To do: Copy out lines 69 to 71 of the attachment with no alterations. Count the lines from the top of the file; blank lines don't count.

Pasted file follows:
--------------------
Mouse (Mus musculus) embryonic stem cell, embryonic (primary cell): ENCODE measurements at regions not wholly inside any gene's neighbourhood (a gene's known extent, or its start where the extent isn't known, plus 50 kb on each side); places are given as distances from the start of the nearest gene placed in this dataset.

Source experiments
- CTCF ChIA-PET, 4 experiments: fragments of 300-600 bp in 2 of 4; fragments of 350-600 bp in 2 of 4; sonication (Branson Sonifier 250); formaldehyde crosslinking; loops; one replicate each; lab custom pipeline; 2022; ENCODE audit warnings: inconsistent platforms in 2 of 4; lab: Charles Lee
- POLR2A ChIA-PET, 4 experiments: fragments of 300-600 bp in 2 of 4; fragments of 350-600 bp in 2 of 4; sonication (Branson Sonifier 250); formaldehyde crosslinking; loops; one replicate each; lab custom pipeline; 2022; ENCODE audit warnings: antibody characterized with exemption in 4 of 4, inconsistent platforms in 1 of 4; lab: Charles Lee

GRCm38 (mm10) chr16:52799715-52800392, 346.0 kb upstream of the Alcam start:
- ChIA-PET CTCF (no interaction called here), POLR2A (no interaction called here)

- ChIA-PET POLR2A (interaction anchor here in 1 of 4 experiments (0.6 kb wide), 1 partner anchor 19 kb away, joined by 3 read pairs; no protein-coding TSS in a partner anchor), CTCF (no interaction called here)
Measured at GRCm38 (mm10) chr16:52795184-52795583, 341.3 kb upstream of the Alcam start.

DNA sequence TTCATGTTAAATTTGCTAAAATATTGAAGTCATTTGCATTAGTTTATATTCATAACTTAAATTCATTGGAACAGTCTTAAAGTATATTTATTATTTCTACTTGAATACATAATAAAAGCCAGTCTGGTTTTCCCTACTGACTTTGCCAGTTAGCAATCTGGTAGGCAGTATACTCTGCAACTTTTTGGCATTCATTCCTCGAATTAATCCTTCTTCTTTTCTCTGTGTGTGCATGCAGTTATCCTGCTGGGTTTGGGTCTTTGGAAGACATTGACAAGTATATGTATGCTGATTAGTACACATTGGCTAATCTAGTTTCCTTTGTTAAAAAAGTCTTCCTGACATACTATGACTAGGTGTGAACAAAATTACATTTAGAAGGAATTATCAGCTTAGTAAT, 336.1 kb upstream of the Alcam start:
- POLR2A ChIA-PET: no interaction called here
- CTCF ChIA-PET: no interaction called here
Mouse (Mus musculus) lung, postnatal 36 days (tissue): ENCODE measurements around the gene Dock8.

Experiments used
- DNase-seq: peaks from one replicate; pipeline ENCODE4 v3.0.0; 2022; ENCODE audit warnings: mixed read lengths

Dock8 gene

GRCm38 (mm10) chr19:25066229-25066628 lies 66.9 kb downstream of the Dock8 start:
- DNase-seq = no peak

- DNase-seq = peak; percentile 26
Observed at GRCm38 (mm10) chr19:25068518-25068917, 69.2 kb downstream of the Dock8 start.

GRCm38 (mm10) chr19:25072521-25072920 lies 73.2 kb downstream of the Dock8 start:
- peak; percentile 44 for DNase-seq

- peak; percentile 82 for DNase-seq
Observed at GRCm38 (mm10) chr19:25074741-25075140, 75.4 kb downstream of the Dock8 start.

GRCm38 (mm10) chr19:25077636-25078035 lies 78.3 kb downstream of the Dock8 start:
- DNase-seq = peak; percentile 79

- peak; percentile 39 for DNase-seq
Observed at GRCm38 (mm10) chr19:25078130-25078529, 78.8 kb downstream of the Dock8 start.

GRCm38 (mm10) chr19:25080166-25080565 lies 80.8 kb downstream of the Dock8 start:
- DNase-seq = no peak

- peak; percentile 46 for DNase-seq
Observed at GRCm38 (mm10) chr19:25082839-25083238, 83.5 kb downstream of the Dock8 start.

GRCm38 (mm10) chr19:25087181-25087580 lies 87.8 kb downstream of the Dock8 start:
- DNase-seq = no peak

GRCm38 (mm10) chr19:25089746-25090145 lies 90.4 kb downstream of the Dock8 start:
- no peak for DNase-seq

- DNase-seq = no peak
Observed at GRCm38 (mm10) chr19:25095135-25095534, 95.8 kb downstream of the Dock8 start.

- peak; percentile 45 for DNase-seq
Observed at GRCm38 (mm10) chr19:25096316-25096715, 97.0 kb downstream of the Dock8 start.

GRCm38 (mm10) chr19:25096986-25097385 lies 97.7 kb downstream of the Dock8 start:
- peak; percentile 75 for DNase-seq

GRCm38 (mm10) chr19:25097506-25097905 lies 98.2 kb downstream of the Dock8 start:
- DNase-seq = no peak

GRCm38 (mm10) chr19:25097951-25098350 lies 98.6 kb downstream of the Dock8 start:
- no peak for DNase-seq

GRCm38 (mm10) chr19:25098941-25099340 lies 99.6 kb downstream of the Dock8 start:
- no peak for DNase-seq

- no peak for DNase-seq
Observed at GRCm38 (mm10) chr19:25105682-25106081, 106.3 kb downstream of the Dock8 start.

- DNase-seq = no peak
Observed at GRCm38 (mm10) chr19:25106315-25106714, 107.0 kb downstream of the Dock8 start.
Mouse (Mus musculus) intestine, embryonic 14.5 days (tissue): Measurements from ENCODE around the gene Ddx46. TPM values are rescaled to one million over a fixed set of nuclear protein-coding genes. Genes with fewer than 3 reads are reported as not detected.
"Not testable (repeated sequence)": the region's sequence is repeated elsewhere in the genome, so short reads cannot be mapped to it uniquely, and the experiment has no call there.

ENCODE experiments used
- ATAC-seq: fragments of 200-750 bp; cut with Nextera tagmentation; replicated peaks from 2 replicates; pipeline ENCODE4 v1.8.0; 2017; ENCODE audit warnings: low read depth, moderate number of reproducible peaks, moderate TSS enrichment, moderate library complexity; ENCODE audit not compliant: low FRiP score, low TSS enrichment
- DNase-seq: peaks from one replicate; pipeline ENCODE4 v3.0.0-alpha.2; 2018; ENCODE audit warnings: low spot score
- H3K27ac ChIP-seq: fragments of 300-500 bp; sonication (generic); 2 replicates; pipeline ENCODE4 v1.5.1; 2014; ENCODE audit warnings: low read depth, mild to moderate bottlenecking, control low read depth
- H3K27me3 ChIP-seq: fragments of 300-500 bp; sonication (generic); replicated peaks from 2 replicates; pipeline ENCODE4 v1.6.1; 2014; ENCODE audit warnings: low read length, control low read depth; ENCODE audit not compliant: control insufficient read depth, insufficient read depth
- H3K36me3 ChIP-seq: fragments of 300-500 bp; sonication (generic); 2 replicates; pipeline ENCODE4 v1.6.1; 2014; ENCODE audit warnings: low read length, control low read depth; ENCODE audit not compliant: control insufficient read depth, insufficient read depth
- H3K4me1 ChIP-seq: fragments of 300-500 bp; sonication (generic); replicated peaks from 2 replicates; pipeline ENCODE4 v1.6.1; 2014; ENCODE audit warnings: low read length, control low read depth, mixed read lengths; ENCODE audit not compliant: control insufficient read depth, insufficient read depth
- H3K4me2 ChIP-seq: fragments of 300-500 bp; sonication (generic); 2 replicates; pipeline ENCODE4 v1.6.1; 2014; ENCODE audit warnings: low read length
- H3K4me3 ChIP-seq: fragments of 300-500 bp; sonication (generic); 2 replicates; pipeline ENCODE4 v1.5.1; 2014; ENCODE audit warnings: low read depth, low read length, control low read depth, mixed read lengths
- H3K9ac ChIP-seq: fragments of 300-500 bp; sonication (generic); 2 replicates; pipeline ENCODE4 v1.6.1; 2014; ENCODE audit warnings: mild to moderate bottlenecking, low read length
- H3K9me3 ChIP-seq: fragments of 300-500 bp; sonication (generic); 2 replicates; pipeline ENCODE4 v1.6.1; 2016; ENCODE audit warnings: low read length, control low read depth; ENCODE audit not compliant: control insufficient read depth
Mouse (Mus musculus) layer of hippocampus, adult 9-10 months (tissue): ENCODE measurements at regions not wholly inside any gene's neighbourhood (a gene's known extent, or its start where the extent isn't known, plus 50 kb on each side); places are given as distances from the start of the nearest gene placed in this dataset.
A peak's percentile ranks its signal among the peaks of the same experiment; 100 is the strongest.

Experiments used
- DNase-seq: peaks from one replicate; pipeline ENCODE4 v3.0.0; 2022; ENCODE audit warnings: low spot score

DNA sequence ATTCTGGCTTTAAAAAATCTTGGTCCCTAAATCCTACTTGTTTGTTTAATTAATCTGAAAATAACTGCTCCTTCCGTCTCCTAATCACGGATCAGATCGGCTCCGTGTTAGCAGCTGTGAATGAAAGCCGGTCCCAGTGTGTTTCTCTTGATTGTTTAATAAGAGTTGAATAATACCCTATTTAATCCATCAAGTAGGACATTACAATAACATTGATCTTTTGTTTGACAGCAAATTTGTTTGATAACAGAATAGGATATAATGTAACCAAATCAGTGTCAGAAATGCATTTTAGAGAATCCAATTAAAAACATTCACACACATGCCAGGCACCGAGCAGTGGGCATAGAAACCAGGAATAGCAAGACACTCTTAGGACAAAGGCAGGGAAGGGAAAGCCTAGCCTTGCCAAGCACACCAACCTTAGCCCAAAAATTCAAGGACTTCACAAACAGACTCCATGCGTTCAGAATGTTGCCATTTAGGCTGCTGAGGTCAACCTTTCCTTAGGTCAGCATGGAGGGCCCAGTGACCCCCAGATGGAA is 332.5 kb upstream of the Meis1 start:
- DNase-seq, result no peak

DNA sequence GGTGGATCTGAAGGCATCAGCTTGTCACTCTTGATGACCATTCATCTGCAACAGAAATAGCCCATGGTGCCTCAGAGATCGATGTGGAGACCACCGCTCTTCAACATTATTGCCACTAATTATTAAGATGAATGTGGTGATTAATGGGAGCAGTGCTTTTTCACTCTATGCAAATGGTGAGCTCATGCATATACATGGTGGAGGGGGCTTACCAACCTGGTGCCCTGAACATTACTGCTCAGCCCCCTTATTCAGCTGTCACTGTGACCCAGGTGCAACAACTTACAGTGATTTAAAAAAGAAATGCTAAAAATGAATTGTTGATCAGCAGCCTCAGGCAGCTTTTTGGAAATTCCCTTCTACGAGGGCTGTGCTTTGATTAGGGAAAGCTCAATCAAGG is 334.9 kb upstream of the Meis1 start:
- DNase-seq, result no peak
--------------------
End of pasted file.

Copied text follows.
DNA sequence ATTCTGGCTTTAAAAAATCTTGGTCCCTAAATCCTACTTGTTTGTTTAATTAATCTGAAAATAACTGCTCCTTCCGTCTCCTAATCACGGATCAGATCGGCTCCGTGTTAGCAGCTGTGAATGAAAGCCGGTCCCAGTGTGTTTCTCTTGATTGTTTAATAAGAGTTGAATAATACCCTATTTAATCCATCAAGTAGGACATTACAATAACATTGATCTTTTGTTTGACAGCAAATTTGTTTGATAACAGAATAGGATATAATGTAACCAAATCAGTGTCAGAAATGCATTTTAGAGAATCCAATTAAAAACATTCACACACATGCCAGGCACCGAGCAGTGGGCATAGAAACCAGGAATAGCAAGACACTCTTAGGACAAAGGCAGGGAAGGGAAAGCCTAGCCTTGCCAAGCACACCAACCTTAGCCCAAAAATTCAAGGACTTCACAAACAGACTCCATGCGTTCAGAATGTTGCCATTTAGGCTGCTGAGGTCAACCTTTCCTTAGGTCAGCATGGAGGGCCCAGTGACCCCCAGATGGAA is 332.5 kb upstream of the Meis1 start:
- DNase-seq, result no peak

DNA sequence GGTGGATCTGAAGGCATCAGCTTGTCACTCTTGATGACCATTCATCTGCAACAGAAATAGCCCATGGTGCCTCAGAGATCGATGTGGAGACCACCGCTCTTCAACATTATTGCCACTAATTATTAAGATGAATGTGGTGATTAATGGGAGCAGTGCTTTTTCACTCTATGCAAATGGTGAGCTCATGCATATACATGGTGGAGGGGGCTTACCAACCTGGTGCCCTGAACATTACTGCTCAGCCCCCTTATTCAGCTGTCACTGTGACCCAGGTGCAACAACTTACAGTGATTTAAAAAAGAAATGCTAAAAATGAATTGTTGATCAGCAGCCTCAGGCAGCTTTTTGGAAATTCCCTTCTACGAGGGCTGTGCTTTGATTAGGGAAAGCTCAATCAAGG is 334.9 kb upstream of the Meis1 start: